New KillDisk Variant Hits Latin America
8.6.18 securityweek Virus
A new version of the destructive KillDisk malware was observed earlier this year targeting organizations in Latin America, Trend Micro reports.
KillDisk has been around for several years, and was used in attacks targeting Ukraine’s energy sector in 2015, orchestrated by the Russia-linked threat actor BlackEnergy.
Initially designed to wipe hard drives and render systems inoperable, the malware received file-encrypting capabilities in late 2016, with a Linux-targeting variant of the ransomware spotted shortly after.
In January, Trend Micro security researchers observed a new variant of the malware in Latin America, and revealed that the threat was once again deleting files and wiping the disk.
One of the attacks, the security firm reveals, was related to a foiled heist on the organization’s system connected to the SWIFT network (Society for Worldwide Interbank Financial Telecommunication).
In May, the security firm observed a master boot record (MBR)-wiping malware in the region, with one of the impacted organizations being a bank “whose systems were rendered inoperable for several days.” The attack, however, was deemed a distraction, as the actor behind it was in fact focused on accessing systems connected to the bank’s local SWIFT network.
The researchers also discovered that the malware used in this attack was a new variant of KillDisk, based on the error message displayed by the affected systems (common to machines infected with MBR-wiping threats).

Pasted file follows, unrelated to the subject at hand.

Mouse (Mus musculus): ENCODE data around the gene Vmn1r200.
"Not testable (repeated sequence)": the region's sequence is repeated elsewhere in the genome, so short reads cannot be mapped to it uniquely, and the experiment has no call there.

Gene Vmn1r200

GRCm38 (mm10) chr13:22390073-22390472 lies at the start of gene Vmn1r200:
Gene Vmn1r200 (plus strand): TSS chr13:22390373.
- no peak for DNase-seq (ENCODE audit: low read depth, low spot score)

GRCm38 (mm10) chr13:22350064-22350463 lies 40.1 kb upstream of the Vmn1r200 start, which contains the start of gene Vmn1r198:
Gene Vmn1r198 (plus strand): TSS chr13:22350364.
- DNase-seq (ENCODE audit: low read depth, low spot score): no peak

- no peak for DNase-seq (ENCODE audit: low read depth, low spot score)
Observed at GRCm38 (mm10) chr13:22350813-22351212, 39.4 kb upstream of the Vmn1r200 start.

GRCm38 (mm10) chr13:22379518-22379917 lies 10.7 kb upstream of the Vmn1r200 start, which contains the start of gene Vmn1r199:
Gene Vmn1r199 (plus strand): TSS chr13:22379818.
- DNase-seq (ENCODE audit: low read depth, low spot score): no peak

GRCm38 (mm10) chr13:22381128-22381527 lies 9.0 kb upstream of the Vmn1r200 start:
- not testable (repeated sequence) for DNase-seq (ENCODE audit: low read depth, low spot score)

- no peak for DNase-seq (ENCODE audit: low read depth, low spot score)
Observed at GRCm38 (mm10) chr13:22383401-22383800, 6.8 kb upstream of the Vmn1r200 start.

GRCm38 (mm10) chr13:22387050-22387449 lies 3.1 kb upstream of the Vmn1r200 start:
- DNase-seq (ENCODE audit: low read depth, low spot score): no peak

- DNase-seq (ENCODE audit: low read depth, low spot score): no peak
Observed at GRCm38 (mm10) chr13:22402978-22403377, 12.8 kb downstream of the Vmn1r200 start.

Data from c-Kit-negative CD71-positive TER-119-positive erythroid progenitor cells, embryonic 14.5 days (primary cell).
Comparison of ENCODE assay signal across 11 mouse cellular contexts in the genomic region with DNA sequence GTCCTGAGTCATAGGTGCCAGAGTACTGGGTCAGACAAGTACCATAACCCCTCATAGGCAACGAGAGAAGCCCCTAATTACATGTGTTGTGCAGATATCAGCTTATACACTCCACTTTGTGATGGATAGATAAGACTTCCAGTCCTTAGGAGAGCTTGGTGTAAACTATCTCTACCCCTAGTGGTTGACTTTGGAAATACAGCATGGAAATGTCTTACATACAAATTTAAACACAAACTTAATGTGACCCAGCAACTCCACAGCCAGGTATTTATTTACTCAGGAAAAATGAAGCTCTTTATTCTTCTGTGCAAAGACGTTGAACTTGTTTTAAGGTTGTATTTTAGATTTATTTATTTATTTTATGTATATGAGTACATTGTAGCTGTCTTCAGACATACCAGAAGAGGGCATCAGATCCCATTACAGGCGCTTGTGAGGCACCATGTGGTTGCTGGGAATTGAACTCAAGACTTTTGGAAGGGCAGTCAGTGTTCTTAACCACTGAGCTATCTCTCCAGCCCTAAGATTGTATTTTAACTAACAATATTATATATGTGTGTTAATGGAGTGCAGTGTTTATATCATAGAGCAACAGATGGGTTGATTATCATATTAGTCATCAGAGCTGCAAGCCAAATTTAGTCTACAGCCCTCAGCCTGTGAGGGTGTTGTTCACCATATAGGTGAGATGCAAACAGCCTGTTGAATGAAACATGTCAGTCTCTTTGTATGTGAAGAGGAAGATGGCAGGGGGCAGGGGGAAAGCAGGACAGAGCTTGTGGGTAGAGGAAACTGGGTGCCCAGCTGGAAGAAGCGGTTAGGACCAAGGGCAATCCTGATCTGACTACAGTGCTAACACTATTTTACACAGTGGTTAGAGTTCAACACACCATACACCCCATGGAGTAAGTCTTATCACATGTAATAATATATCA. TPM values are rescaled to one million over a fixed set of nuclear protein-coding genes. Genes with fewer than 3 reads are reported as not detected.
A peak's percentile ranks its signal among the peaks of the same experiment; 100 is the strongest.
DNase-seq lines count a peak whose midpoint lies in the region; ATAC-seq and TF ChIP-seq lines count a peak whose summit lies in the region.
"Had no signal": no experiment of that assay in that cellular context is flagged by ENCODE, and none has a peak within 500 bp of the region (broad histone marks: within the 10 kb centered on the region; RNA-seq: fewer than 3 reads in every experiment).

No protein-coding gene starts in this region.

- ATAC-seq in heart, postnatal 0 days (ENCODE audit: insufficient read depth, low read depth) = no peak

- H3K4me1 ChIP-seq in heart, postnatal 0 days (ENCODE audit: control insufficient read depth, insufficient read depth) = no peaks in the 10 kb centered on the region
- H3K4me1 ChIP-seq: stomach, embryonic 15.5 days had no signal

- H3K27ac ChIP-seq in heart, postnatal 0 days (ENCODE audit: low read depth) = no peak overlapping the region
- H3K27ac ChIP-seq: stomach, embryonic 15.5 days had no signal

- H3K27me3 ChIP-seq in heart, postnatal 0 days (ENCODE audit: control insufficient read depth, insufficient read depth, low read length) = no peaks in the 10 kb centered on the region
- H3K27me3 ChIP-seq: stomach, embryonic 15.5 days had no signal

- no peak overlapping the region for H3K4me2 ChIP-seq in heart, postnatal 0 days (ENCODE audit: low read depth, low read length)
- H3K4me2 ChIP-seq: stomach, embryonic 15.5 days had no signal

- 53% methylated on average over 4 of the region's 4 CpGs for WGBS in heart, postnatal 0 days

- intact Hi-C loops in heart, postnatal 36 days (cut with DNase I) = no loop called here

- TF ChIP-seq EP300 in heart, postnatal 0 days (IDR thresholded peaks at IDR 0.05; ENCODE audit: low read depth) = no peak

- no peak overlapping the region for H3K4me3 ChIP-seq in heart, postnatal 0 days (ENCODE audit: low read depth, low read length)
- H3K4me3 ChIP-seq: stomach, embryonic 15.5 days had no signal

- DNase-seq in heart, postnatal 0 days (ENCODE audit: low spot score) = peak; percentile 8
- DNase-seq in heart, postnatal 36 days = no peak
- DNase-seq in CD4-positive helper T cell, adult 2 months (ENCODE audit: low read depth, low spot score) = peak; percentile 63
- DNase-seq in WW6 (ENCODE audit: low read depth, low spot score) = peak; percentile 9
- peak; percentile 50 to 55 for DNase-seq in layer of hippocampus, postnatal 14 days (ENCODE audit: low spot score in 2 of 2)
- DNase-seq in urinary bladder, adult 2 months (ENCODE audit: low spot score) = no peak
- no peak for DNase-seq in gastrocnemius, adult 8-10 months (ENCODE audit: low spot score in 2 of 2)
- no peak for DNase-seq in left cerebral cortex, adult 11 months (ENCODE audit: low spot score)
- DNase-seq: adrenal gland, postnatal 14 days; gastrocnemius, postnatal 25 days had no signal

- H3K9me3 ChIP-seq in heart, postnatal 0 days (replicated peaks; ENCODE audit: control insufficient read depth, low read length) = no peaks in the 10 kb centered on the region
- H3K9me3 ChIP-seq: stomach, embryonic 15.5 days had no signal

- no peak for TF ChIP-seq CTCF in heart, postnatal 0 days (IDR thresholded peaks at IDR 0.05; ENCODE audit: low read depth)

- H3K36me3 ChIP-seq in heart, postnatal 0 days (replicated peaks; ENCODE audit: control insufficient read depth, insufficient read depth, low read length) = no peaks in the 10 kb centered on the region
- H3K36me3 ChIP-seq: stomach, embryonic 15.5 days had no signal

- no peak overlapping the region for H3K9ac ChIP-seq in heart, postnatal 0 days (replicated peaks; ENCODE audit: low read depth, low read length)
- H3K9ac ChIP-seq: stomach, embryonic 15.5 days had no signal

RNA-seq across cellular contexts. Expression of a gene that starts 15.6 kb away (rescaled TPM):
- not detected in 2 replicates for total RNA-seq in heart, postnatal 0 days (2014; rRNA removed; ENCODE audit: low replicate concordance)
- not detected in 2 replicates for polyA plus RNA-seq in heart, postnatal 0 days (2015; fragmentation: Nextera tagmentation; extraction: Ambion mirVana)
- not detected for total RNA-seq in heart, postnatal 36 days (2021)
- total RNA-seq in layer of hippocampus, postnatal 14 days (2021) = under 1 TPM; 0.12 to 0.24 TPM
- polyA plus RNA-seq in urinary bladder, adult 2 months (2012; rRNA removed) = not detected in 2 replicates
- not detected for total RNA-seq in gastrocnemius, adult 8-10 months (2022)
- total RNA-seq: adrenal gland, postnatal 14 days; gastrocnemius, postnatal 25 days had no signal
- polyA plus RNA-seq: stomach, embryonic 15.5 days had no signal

“The nature of this payload alone makes it difficult to determine if the attack was motivated by an opportunistic cybercriminal campaign or part of a coordinated attack like the previous attacks we observed last January,” Trend Micro says.
The malware used in the May attack was created using Nullsoft Scriptable Install System (NSIS), with the actor purposely naming it “MBR Killer.” Analysis of the sample revealed a routine to wipe the first sector of the machine’s physical disk.
The security researchers also say they haven’t found other new or notable routines in the sample and that no command-and-control (C&C) infrastructure or communication were observed. Furthermore, no ransomware-like routines were found in the malware, nor network-related behavior.
The threat can wipe all of the physical hard disks on the infected system. To wipe the MBR, it retrieves the handle of the hard disk, overwrites the first sector of the disk (512 bytes) with “0x00”, attempts the same routine on all hard disks, then forces the machine to shut down.
“The destructive capabilities of this malware, which can render the affected machine inoperable, underscore the significance of defense in depth: arraying security to cover each layer of the organization’s IT infrastructure, from gateways and endpoints to networks and servers,” Trend Micro notes.